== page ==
If you are any type of craftsman or have an entrepreneurial spirit, you may already know a bit about mail-order businesses. Mail-order businesses take orders from a customer either through the internet or physically and mail the ordered product to its end user. Before the advent of the internet, catalog order forms and phone orders were the only way to request specific products, depending on a customer’s residential area.
Understanding the Mail-Order Businesses
Traditionally, mail-order businesses have been mail-order home-based businesses and small operations, such as that of an artisan soap maker. However, there are many large-scale industries, such as the medical and engineering fields, that operate heavily on mail order for parts, equipment and various other one-use items. Much of the ordering in which these industries take part are large scale and extremely cyclical.
For example, a hospital technician working on defibrillators knows that he needs to replace the batteries on that device after every discharge and that it should be checked every few months to ensure it is maintaining charge. The most efficient technicians know how long it will take for it to need another battery, and they order them in bulk when the time calls for it.
Another example of larger-scale ordering would be found in an engineering firm. Every time a new fabricator comes on board, the company will order tools for it. They also keep up orders for all of their fabricators in regard to tools. These orders are smaller and more staggered, but they still should have a level of predictability to them.
How to Start a Mail-Order Business
If you are thinking of starting your own mail-order business online, you should know precisely what you are getting into. The way that you enter into any business depends on what you want your business to do. If your goal is to start a business selling batteries in large quantities, then you will use different tactics than someone who is making small-batch artisan soaps.
Mail-Order Business Examples
For instance, Small Batch Soaps is a company that makes custom soaps for events and smaller batches of soaps for sale in its online shop. It does not work with wholesale distributors; however, it does work with an assortment of party planners and event coordinators who receive a monthly mailer from Small Batch Soaps via email.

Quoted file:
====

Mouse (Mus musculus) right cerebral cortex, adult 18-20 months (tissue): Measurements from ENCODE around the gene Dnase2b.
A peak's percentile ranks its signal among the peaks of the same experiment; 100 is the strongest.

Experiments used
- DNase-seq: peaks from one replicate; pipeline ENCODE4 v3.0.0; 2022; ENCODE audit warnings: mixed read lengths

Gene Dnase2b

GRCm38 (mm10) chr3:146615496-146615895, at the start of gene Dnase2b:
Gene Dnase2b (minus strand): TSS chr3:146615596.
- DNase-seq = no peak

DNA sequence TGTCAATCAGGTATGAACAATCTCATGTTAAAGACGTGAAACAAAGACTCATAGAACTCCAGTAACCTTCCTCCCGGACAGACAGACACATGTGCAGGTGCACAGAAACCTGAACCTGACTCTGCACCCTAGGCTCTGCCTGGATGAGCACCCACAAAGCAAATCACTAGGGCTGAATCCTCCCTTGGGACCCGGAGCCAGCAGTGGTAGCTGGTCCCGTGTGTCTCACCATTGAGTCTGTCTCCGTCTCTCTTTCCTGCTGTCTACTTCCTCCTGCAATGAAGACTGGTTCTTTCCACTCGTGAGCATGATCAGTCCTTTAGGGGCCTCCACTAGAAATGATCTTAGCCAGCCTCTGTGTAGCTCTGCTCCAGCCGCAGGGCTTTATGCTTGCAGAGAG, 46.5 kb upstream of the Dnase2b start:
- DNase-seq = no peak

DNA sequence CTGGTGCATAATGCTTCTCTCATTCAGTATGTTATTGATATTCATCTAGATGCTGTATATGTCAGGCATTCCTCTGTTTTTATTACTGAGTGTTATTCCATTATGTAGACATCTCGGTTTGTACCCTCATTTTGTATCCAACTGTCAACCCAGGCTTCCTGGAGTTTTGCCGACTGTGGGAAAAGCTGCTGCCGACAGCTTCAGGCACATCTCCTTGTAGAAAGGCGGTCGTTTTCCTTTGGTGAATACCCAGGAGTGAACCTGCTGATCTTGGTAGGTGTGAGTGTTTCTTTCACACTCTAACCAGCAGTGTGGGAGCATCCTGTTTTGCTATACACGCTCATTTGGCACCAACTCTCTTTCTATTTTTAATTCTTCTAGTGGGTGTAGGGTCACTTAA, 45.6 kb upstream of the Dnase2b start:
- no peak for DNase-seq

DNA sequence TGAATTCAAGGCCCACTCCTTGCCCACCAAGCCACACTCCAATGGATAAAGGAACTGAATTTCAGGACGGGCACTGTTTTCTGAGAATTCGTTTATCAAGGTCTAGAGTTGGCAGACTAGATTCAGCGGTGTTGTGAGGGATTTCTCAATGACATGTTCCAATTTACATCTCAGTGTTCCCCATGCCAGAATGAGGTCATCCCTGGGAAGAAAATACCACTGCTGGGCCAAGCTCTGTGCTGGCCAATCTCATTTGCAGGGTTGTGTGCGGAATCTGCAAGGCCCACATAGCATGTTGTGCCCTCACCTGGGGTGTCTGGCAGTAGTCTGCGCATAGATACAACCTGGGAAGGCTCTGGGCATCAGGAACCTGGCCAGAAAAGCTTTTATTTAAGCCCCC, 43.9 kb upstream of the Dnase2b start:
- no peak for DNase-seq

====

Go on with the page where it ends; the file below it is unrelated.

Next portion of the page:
In contrast, Big Battery is a wholesaler of various industrial-use batteries. It works primarily with health care companies that require batteries in large volumes. Its primary client is a national health care network that purchases in large amounts when equipment needs maintenance.
Getting a Business Started
Regardless of the scope and scale of your business, you will need to ensure that your business has all required licenses and can legally operate where you choose to do so. Every state has different regulations for starting a business. Most states have websites that outline exactly what procedures you need to follow when starting a company, and many offer checklists for business owners to ensure that you are not missing steps.
Before you can begin taking orders, you will need to set up a merchant account through a bank that can facilitate your orders. Some smaller businesses use their business email address, while other companies choose to have their business accounts operating as a separate entity. How you decide to take payments and run your account is up to you, but do research before committing to any one option.
Finding Customers and Making Sales
Keeping a database of your customers is extremely important for any business. These customers should be able to ask about past orders, check on the status of their orders and be assured that all of the communication that they have with you includes as personal a touch as possible. Remember that most of your sales will be from repeat customers, and your goal as a businessperson is to make every customer a repeat customer.
You can also place ads in trade publications and newspapers and on websites at which your prospective customers would look. While it is possible to craft your advertisements yourself, you may want to look into hiring a writer or other advertising specialists who can get you the most bang for your buck.
Considering Profit Margins
Regardless of the size of your business, you need to keep a straightforward figure in your head:
Profit = Price Customer Pays - (Cost of Acquiring Product + Cost of Selling Product)
This means that your profit margin is contingent on a balance of your costs against the customers. For companies both small and large, this is how businesses make money. To ensure that you are making the most profit, your focus should be on either manufacturing or acquiring your products as cost effectively as possible.
The two biggest pitfalls in this equation are either overestimating what your customer will pay or underestimating the costs associated with selling your products. You cannot predict what value the customer will see in your products, but you can make an educated guess by examining the market in your area and investigating the prices for which your competitors are selling a product.
Take this information and then, depending on your tolerance for risk, set your prices. Be aware that you can change prices at any time. However, raising your price can leave your customers looking for other options.